Catholic Culture Solidarity
Catholic Culture Solidarity

tragedies versus statistics

By Diogenes ( articles ) | Feb 05, 2008

Historian and Washington Post columnist Anne Applebaum is something of a maverick in her interest in and success at making the history of Soviet atrocities known to a generation of intellectuals uneasy at learning bad things about Leftists. Her book Gulag: A History (2004) introduced many people to Stalin's network of concentration camps. In this month's New York Review of Books she has a review of a film based on the 1940 Katyn Massacre. Her article is called A Movie That Matters:

Katyn, as its title suggests, tells the story of the near-simultaneous Soviet and German invasions of Poland in September 1939, and the Red Army's subsequent capture, imprisonment, and murder of some 20,000 Polish officers in the forests near the Russian village of Katyn and elsewhere, among them Wajda's father. The justification for the murder was straightforward. These were Poland's best-educated and most patriotic soldiers. Many were reservists who as civilians worked as doctors, lawyers, university lecturers, and merchants. They were the intellectual elite who could obstruct the Soviet Union's plans to absorb and "Sovietize" Poland's eastern territories. On the advice of his secret police chief, Lavrenty Beria, Stalin ordered them executed.

But the film is about more than the mass murder itself. For decades after it took place, the Katyn massacre was an absolutely forbidden topic in Poland, and therefore the source of a profound, enduring mistrust between the Poles and their Soviet conquerors. Officially, the Soviet Union blamed the murder on the Germans, who discovered one of the mass graves (there were at least three) following the Nazi invasion of Russia in 1941. Soviet prosecutors even repeated this blatant falsehood during the Nuremberg trials and it was echoed by, among others, the British government.

Unofficially, the mass execution was widely assumed to have been committed by the Soviet Union. In Poland, the very word "Katyn" thus evokes not just the murder but the many Soviet falsehoods surrounding the history of World War II and the Soviet invasion of Poland in 1939. Katyn wasn't a single wartime event, but a series of lies and distortions, told over decades, designed to disguise the reality of the Soviet postwar occupation and Poland's loss of sovereignty.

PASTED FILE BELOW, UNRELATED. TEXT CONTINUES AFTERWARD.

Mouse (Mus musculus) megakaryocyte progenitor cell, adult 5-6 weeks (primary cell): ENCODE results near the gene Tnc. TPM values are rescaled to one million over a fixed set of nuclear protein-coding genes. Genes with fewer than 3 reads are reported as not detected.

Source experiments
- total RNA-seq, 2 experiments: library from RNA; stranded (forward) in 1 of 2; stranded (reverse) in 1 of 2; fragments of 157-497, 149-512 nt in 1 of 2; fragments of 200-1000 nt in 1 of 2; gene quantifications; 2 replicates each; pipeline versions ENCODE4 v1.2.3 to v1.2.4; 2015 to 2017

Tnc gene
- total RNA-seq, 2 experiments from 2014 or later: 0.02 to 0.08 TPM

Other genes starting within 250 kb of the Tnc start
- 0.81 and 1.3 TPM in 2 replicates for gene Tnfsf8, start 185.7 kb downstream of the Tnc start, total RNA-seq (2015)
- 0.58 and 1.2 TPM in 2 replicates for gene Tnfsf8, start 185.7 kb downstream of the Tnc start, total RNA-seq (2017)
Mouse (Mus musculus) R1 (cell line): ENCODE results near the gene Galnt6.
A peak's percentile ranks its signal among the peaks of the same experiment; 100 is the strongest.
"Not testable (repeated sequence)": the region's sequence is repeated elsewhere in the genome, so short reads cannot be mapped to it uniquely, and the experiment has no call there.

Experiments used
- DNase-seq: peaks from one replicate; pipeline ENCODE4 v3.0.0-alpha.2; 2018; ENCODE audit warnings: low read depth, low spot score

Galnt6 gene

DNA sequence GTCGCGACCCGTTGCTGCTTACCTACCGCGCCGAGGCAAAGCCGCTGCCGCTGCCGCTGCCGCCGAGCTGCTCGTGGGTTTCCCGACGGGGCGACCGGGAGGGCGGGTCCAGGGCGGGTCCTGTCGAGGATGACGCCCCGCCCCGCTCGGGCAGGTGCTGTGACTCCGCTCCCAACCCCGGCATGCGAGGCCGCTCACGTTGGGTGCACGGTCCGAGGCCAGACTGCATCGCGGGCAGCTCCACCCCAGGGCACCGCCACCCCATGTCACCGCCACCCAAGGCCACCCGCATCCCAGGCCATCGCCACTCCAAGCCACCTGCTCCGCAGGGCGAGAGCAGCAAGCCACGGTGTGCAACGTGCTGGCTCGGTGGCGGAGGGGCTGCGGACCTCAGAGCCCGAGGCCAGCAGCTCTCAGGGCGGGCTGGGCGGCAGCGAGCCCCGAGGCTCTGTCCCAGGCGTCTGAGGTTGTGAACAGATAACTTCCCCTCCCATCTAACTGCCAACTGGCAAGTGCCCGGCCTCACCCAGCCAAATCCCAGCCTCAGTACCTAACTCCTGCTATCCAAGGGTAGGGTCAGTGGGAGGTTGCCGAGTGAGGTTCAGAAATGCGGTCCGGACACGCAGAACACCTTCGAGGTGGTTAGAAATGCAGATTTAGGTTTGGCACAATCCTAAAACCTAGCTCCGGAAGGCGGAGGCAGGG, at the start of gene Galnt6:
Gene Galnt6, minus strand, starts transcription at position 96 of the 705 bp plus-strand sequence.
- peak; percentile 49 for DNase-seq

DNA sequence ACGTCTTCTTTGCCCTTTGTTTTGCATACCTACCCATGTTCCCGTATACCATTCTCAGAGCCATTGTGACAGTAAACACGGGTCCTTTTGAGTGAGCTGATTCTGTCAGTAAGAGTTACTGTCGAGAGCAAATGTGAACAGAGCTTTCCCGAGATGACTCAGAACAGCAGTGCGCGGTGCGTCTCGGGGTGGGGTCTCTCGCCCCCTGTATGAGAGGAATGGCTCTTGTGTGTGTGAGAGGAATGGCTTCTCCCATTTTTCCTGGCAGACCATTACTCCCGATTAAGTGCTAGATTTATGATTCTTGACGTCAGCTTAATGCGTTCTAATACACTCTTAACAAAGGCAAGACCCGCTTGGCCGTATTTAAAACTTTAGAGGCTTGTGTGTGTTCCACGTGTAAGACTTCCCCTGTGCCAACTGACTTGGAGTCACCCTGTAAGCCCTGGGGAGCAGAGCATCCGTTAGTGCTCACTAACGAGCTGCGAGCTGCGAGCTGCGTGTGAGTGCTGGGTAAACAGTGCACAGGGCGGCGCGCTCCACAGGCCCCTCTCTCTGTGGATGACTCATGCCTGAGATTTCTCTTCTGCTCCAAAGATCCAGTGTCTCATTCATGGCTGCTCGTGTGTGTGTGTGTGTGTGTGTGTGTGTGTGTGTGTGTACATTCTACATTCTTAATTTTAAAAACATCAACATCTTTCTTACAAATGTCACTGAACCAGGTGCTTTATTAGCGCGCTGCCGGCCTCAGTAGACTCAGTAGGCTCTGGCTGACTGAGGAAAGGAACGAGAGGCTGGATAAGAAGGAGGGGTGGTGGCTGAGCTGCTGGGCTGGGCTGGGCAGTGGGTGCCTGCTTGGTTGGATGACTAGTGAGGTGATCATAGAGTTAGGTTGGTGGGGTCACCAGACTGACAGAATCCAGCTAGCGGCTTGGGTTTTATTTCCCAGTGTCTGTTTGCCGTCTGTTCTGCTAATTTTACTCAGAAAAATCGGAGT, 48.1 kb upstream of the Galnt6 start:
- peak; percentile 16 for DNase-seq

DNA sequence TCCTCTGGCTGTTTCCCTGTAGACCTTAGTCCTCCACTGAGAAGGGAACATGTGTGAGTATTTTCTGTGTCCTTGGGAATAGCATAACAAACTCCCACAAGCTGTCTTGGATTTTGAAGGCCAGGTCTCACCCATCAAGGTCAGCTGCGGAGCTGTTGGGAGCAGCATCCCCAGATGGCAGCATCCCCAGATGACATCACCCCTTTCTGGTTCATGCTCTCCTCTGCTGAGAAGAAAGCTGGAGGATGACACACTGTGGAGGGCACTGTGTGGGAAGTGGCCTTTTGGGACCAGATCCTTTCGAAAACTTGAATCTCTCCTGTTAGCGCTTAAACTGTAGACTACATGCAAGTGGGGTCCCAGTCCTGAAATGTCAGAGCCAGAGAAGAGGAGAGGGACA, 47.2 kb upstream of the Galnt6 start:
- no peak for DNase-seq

As Applebaum suggests, what is remarkable about the Katyn phenomenon is not simply the tactical Soviet mendacity, but the willingness of the European and American intelligentsia to excuse or ignore Stalin's crimes in order to burnish the myth of the moral superiority of progressives in general and the Left in particular. In a collection of essays by former Marxists called The God That Failed, poet Stephen Spender drew attention to his own hypocrisy in the matter:

"When I saw photographs of children murdered by the Fascists, I felt furious pity. When the supporters of Franco talked of Red atrocities, I merely felt indignant that people should tell such lies. In the first case I saw corpses; in the second only words. I gradually acquired a certain horror of the way in which my own mind worked. It was clear to me that unless I cared about every murdered child impartially, I did not really care about children being murdered at all."

By way of perspective, at the time of the Katyn Massacre Karol Wojtyla, later Pope John Paul II, was five weeks short of this 20th birthday.

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